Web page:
Four Weeks in Foix

The skies were just clearing from the afternoon downpour as I left the train station. Crossing the Ariege into the medieval town of Foix, the cobblestone streets glistened in the glow of the late afternoon sun. With my luggage in tow, I made my way along rue du Rival until reaching Place Dutilh as instructed. From there I spotted rue St-Vincent in the historic sector. Here was my flat for the next four weeks, tucked away among shuttered row houses, most dating from the 16th century.


Securing the key from the lockbox, I felt both relief and satisfaction after nearly twenty hours of travel that included 3 flights, a train, and a bus. Opening the door I exposed a steep narrow staircase to what would become my writing refuge. Beautiful, except for one minor challenge. There was no possible way in which that amazing rolling duffel that performed so well thus far was going up those stairs - with me - while it was full. Hmmm….and so there right in the doorway, offering thanks for the invention of packing cubes, I unloaded my bag. After a few more trips up the stairs than my jet lagged body desired, the mission was accomplished.


Settling in was a snap. The space is cozy yet open and light-filled with gorgeous pine plank flooring, a modern IKEA-issued kitchen, and a loft bedroom and bath. Perfect. Well it would be perfect if there was a resident cat, but I can survive! Before long Philipa and Martin, the owners, came along to welcome me with a prepared vegan soup and bowl of fruit. What a delight! And then, since the unpacking had been accomplished upon my arrival there was time for me to set out on a quick city tour on foot before sunset.


Foix is really picture perfect and extremely livable. Home to 9,000 residents it ticks all of the boxes - with two lovely rivers, a castle with foundations dating to the 10th century, a train station, a Friday market that fills the streets, and a rebellious history. Shopping is easy on foot and made even better when I discovered the organic grocers literally outside my door.


Now that you know where I am, let me share the back story to my arrival. It all began with the sale of our Mary street home last June. Before departing for Europe we arranged a short-term term lease for a furnished home in South Austin. We were delighted to find one that met all of our needs; in theory. However, upon our late August move in it didn’t take long before we began to question our logic. When the three of us, one being a 6’5’ 16-year-old male requiring tremendous space, and a calico, a Great Pyrenees, and budgie, began to live, work and study in the adorable two bedroom house, things got just a bit tight.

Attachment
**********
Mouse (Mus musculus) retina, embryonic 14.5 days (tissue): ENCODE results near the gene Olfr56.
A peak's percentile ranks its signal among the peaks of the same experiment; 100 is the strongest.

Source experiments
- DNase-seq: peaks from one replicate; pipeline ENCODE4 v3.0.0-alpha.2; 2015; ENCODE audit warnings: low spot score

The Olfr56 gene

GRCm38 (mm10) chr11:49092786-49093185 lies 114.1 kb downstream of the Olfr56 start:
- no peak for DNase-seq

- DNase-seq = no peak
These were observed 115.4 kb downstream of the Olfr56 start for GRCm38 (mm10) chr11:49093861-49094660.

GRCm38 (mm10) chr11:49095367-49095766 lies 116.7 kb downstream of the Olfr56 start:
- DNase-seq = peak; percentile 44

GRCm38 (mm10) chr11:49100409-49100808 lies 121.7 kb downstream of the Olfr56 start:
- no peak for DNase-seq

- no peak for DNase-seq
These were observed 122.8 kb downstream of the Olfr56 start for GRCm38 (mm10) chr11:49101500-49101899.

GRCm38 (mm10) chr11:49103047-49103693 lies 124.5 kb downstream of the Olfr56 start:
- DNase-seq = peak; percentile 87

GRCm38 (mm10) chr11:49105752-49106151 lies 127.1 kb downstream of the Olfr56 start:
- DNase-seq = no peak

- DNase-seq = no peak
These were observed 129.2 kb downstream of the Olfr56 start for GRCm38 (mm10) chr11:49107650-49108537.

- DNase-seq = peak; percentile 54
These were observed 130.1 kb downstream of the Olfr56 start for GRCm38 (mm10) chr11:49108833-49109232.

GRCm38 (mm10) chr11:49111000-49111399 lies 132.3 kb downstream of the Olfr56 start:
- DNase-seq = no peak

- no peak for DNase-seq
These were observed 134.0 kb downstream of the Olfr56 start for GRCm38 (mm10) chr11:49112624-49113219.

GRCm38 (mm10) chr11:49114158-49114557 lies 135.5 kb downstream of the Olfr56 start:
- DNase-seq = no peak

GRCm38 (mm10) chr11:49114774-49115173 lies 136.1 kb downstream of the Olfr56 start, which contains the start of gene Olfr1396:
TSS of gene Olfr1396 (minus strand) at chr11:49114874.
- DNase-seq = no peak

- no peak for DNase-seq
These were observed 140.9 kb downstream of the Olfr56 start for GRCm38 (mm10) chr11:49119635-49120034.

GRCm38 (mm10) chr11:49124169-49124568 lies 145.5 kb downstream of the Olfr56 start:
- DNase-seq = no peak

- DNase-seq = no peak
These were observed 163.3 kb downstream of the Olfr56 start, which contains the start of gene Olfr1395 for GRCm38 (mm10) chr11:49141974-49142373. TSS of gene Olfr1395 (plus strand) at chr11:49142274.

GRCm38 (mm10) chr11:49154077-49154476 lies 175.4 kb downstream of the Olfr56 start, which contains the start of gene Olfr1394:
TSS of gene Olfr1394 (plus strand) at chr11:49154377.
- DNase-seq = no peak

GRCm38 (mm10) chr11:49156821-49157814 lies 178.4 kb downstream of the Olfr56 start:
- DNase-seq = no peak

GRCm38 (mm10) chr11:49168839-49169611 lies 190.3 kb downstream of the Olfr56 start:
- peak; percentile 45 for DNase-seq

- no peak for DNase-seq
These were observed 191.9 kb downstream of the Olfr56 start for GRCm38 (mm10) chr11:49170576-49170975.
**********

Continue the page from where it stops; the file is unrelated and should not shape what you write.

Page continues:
By week eight, the walls began closing in on all of us and the harmony we were all accustomed to was difficult to maintain. It was all complicated by the fact that on top of my teaching and coaching, I had set this time aside to finish my book, Restoring Your Immunity. Connecting with this project in the tight quarters was becoming more difficult by the day. And so it came to be that during my pre-dawn writing one fateful Saturday morning, a nagging question would not leave me be. “Why are you not in France?”  My logical brain was on it, France was not “in the plan”. The “plan” was to finish my book in Austin in preparation for our move to San Marcos in January. That was “the plan” for months and so far the plan had served us. And besides, Joachim and I were working on establishing a rhythm in which we worked from Europe in the summers and the rest of the year we would work in Texas to be near our children. The problem was, currently things weren’t working so well…at least for my writing.


So I ponder this question further until sunrise when I wake Joachim with a cup of tea and my wild idea. What would you think, I say,  if I were I to take my work and return to France until mid-December? I can finish my book, practice my French and further test our idea of a part-time life in the Pyrenees. I hadn’t even rolled into the full pitch when he endorsed it wholeheartedly. There is absolutely no good reason not to do this, he told me, and within minutes I was booking a flight.


As writing was my primary goal and the Pyrenees were already dusted in snow, I chose the urban setting of Foix, which is just a 45-minute drive south of Toulouse and bordering the natural preserve for the Ariege Pyreenees. I could be car free, arrive by train and take care of my daily needs on foot which sounded delightful. I’ll spend four weeks directly in Foix and then for my final 11 days,  hire a car and venture to the very rural setting of a hamlet near Castelnau-Durban.


I am filled with gratitude for this opportunity and plan to fill each day with heartfelt writing and walks to take in all of the breathtaking beauty, and if a little more French creeps into my vocabulary all the better. I look forward to sharing this adventure with you as it unfolds.

Be sure to follow me @LaurenHubele on Instagram for a daily feed of photos from #30daysofwriting in the Pyrenees.


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